This past Wednesday, Sept. 17, was Constitution Day — the 227th anniversary of the signing of the U.S. Constitution.
It’s a sad day for our Founding Fathers because after they had labored and sacrificed to establish a government of checks and balances and the rule of law, for the people, by the people, and of the people, only 36% or about one of every three Americans can name the three branches of government — executive, legislative, judicial — which the Constitution had created.
Reid Wilson reports for The Washington Post, Sept. 18, 2014, on more findings from the new survey from the Annenberg Public Policy Center:
- Only 38% of Americans know the Republican Party controls the U.S. House of Representatives, while 17% think Democrats are still in charge. Worse still, fewer Americans –a drop of 17% — now know the GOP controls the House than back in 2011, right after Republicans had reclaimed control of the lower chamber.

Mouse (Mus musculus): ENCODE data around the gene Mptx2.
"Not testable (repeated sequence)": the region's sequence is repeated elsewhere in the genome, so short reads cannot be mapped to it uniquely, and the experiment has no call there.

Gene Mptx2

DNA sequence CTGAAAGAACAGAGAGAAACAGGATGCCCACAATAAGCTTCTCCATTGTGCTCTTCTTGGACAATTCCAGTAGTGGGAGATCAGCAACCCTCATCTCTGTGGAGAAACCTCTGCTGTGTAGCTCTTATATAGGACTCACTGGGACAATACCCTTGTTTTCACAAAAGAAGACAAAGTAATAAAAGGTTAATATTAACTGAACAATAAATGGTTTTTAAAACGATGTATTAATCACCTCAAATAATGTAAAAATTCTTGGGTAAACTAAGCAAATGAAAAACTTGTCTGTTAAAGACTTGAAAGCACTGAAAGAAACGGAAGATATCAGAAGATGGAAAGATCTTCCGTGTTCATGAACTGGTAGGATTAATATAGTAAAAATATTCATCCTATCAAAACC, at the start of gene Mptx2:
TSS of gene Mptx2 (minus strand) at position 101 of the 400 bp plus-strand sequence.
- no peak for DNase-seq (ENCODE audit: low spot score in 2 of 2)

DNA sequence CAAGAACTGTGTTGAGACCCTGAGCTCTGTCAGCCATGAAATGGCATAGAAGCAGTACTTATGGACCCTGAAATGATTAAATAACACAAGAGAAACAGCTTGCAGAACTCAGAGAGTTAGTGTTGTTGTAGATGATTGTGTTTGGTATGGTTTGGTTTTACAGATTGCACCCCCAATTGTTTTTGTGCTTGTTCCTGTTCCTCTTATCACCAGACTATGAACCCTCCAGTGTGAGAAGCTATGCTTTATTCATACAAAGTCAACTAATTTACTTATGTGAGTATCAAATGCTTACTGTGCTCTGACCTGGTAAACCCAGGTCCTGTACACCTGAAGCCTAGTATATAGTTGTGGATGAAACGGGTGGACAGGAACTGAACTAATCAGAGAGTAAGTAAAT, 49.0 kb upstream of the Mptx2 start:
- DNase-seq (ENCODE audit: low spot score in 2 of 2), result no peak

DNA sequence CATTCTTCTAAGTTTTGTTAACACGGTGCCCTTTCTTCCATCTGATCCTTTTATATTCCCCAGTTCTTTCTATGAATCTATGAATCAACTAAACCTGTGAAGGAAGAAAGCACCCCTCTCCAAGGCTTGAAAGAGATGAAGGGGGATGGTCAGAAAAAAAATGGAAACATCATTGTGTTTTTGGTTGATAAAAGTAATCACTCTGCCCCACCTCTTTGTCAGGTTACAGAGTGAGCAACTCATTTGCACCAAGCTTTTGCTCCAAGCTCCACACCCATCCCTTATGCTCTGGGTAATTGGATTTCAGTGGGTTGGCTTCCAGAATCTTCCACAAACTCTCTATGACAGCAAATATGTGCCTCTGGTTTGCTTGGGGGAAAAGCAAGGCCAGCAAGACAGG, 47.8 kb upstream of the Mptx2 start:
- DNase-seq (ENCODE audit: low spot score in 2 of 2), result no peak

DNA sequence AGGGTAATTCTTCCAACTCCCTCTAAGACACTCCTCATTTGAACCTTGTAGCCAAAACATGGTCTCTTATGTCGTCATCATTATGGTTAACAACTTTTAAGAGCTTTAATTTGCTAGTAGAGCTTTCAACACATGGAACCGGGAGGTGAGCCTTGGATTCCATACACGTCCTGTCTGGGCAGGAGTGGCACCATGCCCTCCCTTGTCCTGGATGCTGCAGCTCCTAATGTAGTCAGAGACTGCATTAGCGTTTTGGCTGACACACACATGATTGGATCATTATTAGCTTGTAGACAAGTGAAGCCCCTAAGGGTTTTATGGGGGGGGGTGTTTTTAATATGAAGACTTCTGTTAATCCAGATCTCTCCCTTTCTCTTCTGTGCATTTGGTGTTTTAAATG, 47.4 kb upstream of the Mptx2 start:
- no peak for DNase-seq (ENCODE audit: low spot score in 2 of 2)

- An identical number, 38%, knows Democrats run the Senate, while 20% believe Republicans control the upper chamber.
- Only 27% know it takes a two-thirds majority of the House and Senate to override a presidential veto.
- 15% of Americans correctly identified the chief justice of the United States, John Roberts; but 27% know Randy Jackson was a judge on American Idol.
- Only 13% know the Constitution was signed in 1787.
There are groups, like the Civics Education Initiative (CEI), which are are pushing to include more civics education in high schools by requiring students to pass the same citizenship test that immigrants do when they come to America. CEI will introduce legislation in seven states that would require passage of the citizenship test before graduating.
Meanwhile, Kate Rogers reports for CNBC, Sept. 18, 2014, that 1 in 10 Americans are showing up to work high on pot.
A new survey conducted by Mashable.com in partnership with SurveyMonkey found 9.7% of Americans fessed up to smoking marijuana before showing up to the office. Worse still, nearly 81% said they scored their cannabis illegally.
Think you can do better than the 36% of Americans who can’t name the three branches of the U.S. government? Take the American Civics Literacy Quiz!
After you’ve taken the quiz, compare your score to our elected officials by going to “How Elected Officials Scored on American Civics Literacy.”